Featuring: Henry Bermudez
The List Gallery is pleased to present two concurrent exhibitions: Michelle Marcuse: Holding Absence and Henry Bermudez: Tattooed Nature. The exhibitions will take place January 23–February 23, 2020. The artists will lecture about their work on Thursday, January 23 at 4:30 PM in the Lang Performing Arts Center Cinema. A reception will follow in the List Gallery, 5:30–7:00 PM. All events are free and open to the public. Gallery hours are Tuesdays–Sundays, Noon–5:00 PM.
Marcuse and Bermudez create imaginative, poetic worlds informed by personal and multicultural mythologies. Both artists offer varied insights into the experience of cultural dislocation, immigration, environmental duress, colonization, and socio-political tensions. Through hybridizing pictorial traditions, Marcuse’s constructions and Bermudez’s mixedmedia paintings suspend and interrogate aesthetic paradigms, offering dream-like spaces that liberate the imagination.
Henry Bermudez: Tattooed Nature
Henry Bermudez was born in Venezuela in 1951, and lived in Mexico City and Rome before immigrating to the United States in 2003. His creative practice brings together a trans-national lexicon of imagery, mark making and materials. His List Gallery exhibition, Tattooed Nature, features Bermudez’s most recent cut-paper paintings including an installation comprised of three works spanning a 40-foot wall. These works sensitively entwine botanical, mythological, and anthropomorphic forms. Bermudez’s large-scale ecosystems defy singular modes of expression and offer new ways of seeing and dreaming.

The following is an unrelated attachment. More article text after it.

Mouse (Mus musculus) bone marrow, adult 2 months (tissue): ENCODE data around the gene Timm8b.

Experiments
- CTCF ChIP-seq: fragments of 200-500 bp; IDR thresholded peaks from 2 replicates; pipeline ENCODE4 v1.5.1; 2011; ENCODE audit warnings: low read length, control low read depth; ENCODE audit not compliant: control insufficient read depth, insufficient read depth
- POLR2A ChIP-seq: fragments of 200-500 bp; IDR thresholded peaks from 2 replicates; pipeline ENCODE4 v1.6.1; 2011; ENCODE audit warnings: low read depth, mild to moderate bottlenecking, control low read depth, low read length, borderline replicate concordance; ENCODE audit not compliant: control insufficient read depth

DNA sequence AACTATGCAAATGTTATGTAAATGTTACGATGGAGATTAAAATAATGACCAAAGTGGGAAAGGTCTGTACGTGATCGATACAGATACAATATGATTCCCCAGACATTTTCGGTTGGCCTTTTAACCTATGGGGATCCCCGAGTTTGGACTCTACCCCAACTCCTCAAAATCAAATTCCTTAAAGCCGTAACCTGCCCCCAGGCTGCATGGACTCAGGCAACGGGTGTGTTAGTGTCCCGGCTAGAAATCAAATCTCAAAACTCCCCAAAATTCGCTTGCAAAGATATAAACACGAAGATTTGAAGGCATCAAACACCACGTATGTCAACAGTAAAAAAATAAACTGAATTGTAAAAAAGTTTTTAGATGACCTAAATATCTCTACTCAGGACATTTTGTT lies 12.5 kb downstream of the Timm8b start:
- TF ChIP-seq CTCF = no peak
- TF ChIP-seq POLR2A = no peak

Bermudez’s process involves strategically cutting, organizing, and painting invented, botanic silhouettes. Sometimes, these patterned worlds are inhabited by figures that do not belong to a specific visual tradition. Instead, these figures and their settings draw from multicultural myths, iconographic traditions, and contemporary art lineages. These composite figures emerge as triumphant guardians of their ecosystems, poised with openness and fortitude, but also a sense of protection. To participate in Bermudez’s carefully designed worlds necessitates a restored respect for nature, an unlearning of accepted modes of representation, and a renewal of the productive possibilities inherent in imagination. Informed by hybrid histories, geographies, and visual cultures, Henry Bermudez’s paintings offer new territories for his own personal mythologies and open-ended contemplation.